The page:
Tata Group has confirmed it will build a £4bn gigafactory in Somerset in the UK through its new subsidiary known as Agratas, with plans to ramp up production to serve JLR. It’s the most significant battery cell investment in the UK to date.
The gigafactory will have capacity to produce 40 GWh of battery cells annually for customers of Tata Motors and JLR (which is owned by Tata) across the UK and Europe and will be the first plant for the compnay’s Agratas’. Tata said it has strategic growth plans for its flexible manufacturing capacity which will begin with a ramp-up phase and the start of production in 2026. The plant will be Tata’s first battery plant outside India.
The cell factory is expected to create significant efficiencies in manufacturing for JLR, especially compared to earlier speculate that Tata could build the plant in Spain. It is the most significant battery cell project announced thus far in the UK, whose government has provided financial support for the project.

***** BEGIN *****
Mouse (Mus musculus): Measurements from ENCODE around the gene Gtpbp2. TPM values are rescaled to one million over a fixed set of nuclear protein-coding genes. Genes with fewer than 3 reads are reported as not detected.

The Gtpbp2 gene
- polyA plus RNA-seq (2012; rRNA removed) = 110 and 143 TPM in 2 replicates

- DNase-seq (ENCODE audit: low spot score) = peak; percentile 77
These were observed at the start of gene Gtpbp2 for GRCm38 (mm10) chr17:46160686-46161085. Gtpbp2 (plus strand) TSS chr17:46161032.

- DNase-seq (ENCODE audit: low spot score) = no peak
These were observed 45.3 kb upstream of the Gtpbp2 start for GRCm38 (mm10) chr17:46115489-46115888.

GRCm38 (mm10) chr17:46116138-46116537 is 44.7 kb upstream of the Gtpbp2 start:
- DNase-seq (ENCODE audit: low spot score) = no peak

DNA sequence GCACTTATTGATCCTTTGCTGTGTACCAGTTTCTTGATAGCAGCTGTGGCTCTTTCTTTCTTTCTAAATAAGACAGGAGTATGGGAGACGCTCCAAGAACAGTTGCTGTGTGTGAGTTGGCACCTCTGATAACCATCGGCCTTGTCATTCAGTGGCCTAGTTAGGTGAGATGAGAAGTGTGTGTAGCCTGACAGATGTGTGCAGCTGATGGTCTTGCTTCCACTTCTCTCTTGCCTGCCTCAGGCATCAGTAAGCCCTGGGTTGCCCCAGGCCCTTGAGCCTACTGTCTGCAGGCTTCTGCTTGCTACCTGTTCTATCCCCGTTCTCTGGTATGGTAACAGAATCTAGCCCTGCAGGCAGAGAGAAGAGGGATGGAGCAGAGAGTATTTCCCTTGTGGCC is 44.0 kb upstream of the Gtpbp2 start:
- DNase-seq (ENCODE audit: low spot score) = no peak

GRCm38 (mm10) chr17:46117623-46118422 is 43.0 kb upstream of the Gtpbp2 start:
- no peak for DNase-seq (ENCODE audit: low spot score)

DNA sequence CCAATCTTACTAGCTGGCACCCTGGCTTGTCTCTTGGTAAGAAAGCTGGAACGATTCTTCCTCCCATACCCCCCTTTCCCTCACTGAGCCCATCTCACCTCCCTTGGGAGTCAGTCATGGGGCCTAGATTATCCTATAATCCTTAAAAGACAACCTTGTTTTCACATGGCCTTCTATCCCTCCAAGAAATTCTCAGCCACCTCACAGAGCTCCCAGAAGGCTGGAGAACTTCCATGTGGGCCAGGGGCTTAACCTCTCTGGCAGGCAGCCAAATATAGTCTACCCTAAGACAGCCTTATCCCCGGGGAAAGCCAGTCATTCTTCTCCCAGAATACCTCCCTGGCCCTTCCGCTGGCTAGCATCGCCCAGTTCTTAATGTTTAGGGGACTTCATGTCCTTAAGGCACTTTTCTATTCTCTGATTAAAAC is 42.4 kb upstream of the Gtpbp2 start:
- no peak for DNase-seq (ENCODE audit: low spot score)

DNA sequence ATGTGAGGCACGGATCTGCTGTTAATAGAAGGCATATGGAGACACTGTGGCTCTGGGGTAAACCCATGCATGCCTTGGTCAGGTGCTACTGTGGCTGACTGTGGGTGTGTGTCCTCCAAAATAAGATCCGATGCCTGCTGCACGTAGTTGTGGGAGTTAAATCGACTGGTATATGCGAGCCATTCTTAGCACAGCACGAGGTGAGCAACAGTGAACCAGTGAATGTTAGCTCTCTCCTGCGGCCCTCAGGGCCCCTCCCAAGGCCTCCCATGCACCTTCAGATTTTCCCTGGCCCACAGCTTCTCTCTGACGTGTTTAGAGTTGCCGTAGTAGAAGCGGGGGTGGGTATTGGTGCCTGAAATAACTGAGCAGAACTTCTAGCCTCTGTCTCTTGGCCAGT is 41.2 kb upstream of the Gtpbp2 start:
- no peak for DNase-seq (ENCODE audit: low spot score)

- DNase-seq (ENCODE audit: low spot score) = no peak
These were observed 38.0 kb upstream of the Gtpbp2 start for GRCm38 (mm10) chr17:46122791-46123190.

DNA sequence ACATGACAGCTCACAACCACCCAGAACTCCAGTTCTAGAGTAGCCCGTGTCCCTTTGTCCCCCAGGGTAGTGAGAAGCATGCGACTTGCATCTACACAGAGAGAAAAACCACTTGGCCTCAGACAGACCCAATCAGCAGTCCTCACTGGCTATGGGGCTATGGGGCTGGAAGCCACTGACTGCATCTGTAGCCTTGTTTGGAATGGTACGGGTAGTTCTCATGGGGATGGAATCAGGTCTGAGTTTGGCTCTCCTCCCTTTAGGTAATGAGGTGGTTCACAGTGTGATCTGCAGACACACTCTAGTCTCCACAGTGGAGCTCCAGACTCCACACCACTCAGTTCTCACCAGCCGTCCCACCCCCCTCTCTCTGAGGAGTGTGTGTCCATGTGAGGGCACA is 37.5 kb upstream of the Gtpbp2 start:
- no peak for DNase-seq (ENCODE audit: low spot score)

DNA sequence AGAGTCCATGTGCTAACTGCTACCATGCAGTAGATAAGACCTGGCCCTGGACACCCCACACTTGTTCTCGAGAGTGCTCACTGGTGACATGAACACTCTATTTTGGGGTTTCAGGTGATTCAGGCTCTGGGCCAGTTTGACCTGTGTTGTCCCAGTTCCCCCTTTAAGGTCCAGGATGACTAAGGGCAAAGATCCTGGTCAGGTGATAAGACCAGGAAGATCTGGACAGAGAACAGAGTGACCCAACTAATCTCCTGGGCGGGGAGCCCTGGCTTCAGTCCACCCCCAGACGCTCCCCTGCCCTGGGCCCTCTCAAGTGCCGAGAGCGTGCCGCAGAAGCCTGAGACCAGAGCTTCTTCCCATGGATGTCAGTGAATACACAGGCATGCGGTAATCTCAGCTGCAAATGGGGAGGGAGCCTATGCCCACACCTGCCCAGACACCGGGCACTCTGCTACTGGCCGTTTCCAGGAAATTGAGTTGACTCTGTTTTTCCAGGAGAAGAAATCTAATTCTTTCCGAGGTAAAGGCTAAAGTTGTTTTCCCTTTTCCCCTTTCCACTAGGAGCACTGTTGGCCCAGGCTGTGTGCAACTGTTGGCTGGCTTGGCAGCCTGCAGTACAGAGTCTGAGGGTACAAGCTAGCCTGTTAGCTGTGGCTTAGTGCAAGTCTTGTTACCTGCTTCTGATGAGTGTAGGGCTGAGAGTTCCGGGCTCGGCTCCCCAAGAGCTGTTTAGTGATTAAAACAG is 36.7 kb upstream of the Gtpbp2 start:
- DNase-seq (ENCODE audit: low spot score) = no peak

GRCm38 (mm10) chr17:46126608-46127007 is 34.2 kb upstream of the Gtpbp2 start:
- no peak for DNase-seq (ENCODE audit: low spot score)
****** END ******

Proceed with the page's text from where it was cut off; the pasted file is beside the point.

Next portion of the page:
“Our multi-billion-pound investment will bring state-of-the-art technology to the country, helping to power the automotive sector’s transition to electric mobility, anchored by our own business JLR,” said Natarajan Chandrasekaran, chairman of the board, Tata Sons. “With this strategic investment, the Tata Group further strengthens its commitment to the UK, alongside our many companies operating here across technology, consumer, hospitality, steel, chemicals and automotive.”
Tata said it “intends to maximise its renewable energy mix” at the gigafactory with a goal of 100% clean power.